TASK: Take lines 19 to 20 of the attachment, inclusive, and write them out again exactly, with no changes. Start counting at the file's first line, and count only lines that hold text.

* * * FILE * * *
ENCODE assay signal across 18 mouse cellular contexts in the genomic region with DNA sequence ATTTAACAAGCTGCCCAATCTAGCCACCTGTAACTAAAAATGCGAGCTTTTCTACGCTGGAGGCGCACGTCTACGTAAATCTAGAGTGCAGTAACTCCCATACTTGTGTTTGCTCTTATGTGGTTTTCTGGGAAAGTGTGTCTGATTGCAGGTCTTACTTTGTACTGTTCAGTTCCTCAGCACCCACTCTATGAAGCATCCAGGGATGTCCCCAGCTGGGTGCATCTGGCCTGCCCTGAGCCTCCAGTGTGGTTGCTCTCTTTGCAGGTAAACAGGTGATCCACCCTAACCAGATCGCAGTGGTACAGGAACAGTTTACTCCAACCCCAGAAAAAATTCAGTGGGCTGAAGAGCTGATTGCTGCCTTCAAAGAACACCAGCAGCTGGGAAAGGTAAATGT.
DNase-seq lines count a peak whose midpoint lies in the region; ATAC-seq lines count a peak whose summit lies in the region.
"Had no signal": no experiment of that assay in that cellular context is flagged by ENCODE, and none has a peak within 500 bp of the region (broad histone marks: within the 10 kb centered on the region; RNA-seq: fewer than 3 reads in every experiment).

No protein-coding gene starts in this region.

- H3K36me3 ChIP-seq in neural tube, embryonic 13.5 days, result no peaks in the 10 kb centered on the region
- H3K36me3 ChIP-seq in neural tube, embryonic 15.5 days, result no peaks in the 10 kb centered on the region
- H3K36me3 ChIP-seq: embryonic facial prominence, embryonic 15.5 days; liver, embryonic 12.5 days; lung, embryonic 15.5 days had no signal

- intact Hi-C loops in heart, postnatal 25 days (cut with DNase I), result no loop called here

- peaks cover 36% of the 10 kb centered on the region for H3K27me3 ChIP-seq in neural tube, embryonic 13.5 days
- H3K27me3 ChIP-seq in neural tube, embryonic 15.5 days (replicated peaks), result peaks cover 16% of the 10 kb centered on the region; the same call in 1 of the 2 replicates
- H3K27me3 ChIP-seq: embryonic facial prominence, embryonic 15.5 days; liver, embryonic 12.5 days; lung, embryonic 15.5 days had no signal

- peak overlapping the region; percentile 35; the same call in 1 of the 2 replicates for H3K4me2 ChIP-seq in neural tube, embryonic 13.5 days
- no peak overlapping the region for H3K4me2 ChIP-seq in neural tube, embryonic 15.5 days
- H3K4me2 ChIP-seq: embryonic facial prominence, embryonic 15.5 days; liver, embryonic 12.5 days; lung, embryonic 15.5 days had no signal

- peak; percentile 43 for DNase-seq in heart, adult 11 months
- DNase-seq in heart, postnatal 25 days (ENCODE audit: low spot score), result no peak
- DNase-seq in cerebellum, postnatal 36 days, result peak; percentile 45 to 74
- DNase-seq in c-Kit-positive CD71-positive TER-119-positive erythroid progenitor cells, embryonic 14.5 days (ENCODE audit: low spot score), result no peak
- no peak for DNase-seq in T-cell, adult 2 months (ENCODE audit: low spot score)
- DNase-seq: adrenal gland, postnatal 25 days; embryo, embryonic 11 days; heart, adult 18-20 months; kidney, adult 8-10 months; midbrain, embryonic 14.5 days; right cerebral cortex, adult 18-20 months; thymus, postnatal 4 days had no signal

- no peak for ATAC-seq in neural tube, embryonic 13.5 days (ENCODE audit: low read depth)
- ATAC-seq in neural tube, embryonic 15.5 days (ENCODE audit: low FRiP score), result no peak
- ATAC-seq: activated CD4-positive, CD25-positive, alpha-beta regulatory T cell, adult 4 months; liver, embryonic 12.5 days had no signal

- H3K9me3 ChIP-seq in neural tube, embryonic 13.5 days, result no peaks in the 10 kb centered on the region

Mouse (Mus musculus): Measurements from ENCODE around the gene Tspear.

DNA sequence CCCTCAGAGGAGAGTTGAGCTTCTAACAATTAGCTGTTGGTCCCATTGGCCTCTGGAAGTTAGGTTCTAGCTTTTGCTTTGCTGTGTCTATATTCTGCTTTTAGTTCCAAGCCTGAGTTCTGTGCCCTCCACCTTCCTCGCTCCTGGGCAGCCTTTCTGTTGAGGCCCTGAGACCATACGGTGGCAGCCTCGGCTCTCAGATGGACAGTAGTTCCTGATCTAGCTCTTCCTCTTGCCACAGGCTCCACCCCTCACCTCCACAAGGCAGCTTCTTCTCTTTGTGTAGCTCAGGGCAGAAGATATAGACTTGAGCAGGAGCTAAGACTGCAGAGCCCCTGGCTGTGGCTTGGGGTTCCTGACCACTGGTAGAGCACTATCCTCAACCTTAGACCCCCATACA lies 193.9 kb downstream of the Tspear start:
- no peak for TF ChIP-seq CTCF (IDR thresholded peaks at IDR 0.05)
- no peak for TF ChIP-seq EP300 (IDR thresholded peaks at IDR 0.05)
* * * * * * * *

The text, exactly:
- no peak for DNase-seq in T-cell, adult 2 months (ENCODE audit: low spot score)
- DNase-seq: adrenal gland, postnatal 25 days; embryo, embryonic 11 days; heart, adult 18-20 months; kidney, adult 8-10 months; midbrain, embryonic 14.5 days; right cerebral cortex, adult 18-20 months; thymus, postnatal 4 days had no signal